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Commercial Law

[06/21] Monster, LLC v. Beats Electronics, LLC
In a petition for writ of mandate in an underlying tort action in which Monster alleged that Beats Electronics engaged in fraud to deprive them of interest in the company, and the headphone manufacturer filed cross-claims for breach of contract and argued that the court, rather than a jury, could determine the amount of damages, the petition is granted where defendant is entitled to a jury trial on the issue of attorney's fees.

[06/21] Stadnick v. Vivint Solar, Inc.
In a securities class action complaint, the plaintiff wanted the court to apply a 1st Circuit test for financial disclosures and argued they were misled by the company, but the Court of Appeals declined to adopt the 1st Circuit test and concluded the shareholders were not misled, affirming the district court's decision.

[06/21] The Park at Cross Creek v. City of Malibu
In an action by a real estate developer seeking to strike down a voter initiative designed to limit developments, the trial court's decision is affirmed where the measure at issue exceeded the initiative power and was illegal.

[06/20] SJJC Aviation Services v. City of San Jose
In a case involving an airport lease and operating agreement, brought by a company alleging that the city had a flawed bidding process, the trial court's denial of plaintiff's leave to amend its petition and complaint is affirmed.

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Immigration Law

[06/12] State of Hawaii v. Trump
In an appeal involving the statutory and constitutional limits to the President's power to control immigration specifically in Executive Order 13780, 'Protecting the Nation From Foreign Terrorist Entry Into the United States', the district court's order preliminarily enjoining Sections 2 and 6 of the Executive Order is affirmed where: 1) the President, in issuing the Executive Order, exceeded the scope of the authority delegated to him by Congress; 2) the President must make a sufficient finding that the entry of specified classes of people would be 'detrimental to the interests of the United States'; and 3) the Executive Order runs afoul of other provisions of the INA that prohibit nationality-based discrimination and require the President to follow a specific process when setting the annual cap on the admission of refugees.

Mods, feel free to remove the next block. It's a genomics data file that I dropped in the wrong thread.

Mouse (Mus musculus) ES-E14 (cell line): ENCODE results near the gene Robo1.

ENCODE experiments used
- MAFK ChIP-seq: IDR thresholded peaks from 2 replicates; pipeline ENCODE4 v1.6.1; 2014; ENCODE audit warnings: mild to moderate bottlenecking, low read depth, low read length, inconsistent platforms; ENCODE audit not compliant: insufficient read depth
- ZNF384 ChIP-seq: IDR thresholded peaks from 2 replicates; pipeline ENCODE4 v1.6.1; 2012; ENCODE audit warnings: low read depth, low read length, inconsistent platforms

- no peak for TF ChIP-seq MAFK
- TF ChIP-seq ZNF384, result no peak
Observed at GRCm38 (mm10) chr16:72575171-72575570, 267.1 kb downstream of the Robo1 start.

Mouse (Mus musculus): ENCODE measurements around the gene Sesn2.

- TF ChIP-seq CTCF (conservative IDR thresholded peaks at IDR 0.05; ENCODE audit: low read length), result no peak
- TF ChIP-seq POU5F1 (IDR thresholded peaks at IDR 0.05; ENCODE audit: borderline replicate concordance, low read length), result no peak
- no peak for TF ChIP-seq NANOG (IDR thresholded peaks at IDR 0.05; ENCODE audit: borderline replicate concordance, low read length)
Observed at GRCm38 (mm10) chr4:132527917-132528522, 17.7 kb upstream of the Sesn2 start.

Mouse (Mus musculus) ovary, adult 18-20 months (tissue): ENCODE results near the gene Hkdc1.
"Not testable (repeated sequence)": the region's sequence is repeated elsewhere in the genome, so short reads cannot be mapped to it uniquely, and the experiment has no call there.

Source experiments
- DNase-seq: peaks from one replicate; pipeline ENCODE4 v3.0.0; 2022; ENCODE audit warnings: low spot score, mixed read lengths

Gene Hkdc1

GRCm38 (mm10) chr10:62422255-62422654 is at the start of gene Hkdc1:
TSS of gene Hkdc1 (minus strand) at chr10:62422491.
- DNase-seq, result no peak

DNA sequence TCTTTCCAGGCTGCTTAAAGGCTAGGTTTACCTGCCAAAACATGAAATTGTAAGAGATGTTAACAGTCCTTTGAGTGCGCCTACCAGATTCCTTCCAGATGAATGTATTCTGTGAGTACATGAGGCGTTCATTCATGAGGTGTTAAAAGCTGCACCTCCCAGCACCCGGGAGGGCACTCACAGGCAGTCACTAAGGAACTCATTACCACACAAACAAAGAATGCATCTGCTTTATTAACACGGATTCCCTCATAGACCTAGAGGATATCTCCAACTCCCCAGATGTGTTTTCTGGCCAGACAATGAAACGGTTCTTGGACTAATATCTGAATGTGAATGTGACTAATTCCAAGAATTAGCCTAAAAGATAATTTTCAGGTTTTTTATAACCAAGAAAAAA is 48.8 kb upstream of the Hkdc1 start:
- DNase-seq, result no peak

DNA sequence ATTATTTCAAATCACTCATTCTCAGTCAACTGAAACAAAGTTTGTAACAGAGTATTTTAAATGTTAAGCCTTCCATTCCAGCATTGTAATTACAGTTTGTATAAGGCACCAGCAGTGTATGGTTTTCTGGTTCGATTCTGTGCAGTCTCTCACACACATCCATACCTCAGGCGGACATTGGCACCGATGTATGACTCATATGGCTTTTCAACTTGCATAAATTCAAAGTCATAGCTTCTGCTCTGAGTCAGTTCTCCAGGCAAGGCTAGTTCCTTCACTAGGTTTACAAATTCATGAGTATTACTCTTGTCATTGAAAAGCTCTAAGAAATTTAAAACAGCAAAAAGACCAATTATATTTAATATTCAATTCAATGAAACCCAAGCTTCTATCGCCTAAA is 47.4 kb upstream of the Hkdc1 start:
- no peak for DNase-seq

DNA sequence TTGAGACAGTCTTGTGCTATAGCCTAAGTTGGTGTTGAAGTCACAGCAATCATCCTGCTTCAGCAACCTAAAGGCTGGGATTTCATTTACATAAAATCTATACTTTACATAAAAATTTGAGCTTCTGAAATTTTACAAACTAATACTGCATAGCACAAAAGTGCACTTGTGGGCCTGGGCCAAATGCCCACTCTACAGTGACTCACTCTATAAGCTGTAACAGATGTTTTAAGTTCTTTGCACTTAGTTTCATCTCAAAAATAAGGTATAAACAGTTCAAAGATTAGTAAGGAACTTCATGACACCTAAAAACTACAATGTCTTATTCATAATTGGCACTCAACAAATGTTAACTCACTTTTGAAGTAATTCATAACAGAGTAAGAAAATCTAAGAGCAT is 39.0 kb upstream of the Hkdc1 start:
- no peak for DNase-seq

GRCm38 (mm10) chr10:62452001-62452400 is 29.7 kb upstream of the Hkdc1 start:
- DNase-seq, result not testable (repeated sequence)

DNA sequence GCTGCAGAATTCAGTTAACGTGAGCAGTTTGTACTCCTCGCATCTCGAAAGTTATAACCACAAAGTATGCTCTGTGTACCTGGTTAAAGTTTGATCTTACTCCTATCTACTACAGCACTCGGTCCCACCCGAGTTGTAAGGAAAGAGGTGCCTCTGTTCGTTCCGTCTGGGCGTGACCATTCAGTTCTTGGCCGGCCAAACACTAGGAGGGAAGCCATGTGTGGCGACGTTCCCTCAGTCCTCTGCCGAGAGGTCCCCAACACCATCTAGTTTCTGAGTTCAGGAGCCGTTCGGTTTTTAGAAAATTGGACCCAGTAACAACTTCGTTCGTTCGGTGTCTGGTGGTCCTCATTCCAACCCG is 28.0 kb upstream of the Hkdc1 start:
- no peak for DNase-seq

[06/12] Sessions v. Morales-Santana
In a case challenging the Immigration and Nationality Act's framework for U.S. citizenship from birth by a child born abroad, when one parent is a U. S. citizen and the other a citizen of another nation, the Second Circuit's decision reversing the BIA and holding unconstitutional the differential treatment of unwed mothers and fathers in section 1409, is affirmed in part, reversed in part, and remanded where: 1) the gender line Congress drew is incompatible with the Fifth Amendment's requirement that the Government accord to all persons 'the equal protection of the laws'; and 2) because this Court is not equipped to convert section 1409(c)'s exception for unwed U.S.-citizen mothers into the main rule displacing sections 1401(a)(7) and 1409(a), it falls to Congress to select a uniform prescription that neither favors nor disadvantages any person on the basis of gender.

[06/12] Serrano-Alberto v. Attorney General US
In a case to clarify our case law and to demarcate the boundaries of the Fifth Amendment right to due process owed to aliens in removal hearings, a petition for review of the Board of Immigration Appeals (BIA) is granted where the Immigration Judge denied petitioner this fundamental right by actively preventing him from making his case for asylum, withholding of removal, and protection under the Convention Against Torture (CAT).

[06/08] Williams v. US
In a petition for writ of error coram nobis brought by a petitioner who was convicted of making a material false statement in a matter within the jurisdiction of the U.S. government in violation of 18 U.S.C. section 100, seeking to remedy the collateral consequences of this conviction on his immigration status and to leave open the possibility that he could obtain a green card and remain in the U.S., the district court's denial of a writ of error coram nobis is affirmed where petitioner cannot satisfy this difficult standard to obtain such relief.

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International Law

[05/22] Water Splash, Inc. v. Menon
In an employer's Texas state court action against a former employee who resided in Canada, alleging that defendant had begun working for a competitor while still employed by plaintiff, the Texas Court of Appeals' decision reversing the trial court's denial of defendant's motion to set aside the default judgment on the ground that she had not been properly served, is vacated where the Hague Service Convention does not prohibit service of process by mail.